This means that your citizenship requires a formal visa to be allowed to enter and travel the country. On arrival means that you can simply get this type of visa when you arrive at the airport or land border crossing, as opposed to before you leave for your trip. Visas on Arrival tend to be a full page sticker in your passport.

While they are pretty to look at, you might want to be mindful of your passport’s valuable real estate (pages) and get an e-Visa, if one is available. e-Visas could save you a whole page, since the border guard simply stamps your passport. One tip we have for travellers: Make sure you have enough cash on hand. Currency Exchange in airports can cost a pretty penny.

Embassy Visa

Think of these as the “Classic Visa”. This kind of visa requires the traveller to get their visa from the destination country’s consulate in their home country before they leave. Usually accompanied by an application that requires physical paperwork, a physical photograph, and a headache, this is the kind of visa that takes the most time and effort. Remember, budget plenty of time to get this visa, as they can take anywhere from a few days to a month to process in some cases.

Reciprocity Fee

A fee that you pay to enter a country upon arrival. Different citizenships pay different amounts based on the relationships/agreements that your country and the country you are visiting have with one another. The best place to get up-to-date fee information is through your Embassy to the country you are travelling.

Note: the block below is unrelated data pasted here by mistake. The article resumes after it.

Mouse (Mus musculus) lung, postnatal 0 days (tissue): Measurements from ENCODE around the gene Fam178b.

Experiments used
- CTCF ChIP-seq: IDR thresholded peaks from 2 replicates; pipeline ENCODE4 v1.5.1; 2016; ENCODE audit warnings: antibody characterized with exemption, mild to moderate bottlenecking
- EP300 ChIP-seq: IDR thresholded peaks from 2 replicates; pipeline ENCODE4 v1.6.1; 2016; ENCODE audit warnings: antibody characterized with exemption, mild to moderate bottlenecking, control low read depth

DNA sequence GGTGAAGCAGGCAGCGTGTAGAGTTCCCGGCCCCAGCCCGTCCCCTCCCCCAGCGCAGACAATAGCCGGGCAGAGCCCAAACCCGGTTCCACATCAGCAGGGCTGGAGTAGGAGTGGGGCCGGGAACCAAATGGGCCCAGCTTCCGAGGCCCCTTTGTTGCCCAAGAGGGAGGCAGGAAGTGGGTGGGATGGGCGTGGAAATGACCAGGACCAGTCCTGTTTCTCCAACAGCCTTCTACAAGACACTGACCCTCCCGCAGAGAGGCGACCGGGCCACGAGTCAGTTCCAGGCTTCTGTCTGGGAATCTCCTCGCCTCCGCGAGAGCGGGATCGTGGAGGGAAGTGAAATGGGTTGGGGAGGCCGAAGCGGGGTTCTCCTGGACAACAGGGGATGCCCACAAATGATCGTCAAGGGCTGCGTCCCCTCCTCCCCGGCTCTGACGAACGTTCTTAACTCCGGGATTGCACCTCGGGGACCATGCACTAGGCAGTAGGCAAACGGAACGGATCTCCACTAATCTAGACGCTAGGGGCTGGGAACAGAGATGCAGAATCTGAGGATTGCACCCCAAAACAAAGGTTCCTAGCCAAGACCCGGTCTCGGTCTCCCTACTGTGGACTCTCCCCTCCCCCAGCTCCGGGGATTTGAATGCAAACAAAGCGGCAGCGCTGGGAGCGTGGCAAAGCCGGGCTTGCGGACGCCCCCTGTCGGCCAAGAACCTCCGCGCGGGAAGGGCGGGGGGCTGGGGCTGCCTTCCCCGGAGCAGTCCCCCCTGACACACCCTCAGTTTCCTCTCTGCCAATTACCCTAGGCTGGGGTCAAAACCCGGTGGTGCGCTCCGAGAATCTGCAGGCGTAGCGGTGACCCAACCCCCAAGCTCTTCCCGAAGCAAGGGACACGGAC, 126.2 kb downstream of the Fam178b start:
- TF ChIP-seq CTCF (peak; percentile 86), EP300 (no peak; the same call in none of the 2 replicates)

While reciprocity fees allow you entry, they do not guarantee a prolonged stay – so you must still do a little research to see how long you can stay in a country before you would require a formal visa for travel. Typically, but not always, the length of stay covered by fees alone is up to 30 days. Be sure to check if you need to pay the reciprocity fee in advance. Some airlines do not allow you to board the plane without proof of payment.

Loose Leaf Visa

A loose leaf visa is simply that: a loose sheet of paper which provides Customs Officials with information. They are seen as advantageous because it can be applied for and paid for beforehand and they don’t take up a page in your passport. Vietnam issues a loose leaf visa that they take back from you when you leave the country. Be sure not to lose it while travelling, however!

Transit Visa

If a traveller is heading for a final destination country by air, they may have a layover (or stopover) in another country on the way. Sometimes, citizens of certain countries are required to get a visa even if they are just landing into a country and never leaving the airport. If you are flying internationally, be sure to check if you need a transit visa. Airlines can prevent you from boarding the airplane if you do not have an appropriate visa and the appropriate ticket to continue on with your journey!

There you have it. A not-so-quick glossary of the visa terms you might come across. Now that you know a little bit more about the terminology most commonly used, we hope you can travel more confidently.

As always, Happy Waddlin’!
– L & E

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Author

Eric is a Canadian & Hungarian content writer with over 45 countries under his belt. From volunteering in Australia to studying his Master's degree abroad in Edinburgh, Scotland, his travel experiences have taken him across the globe. Next to writing on Penguin and Pia, he has been quoted by the BBC, the Travel Channel, USA Today, and Mashable and contributed to companies in the travel space such as Matador, AirHelp, GoOverseas, and Spot.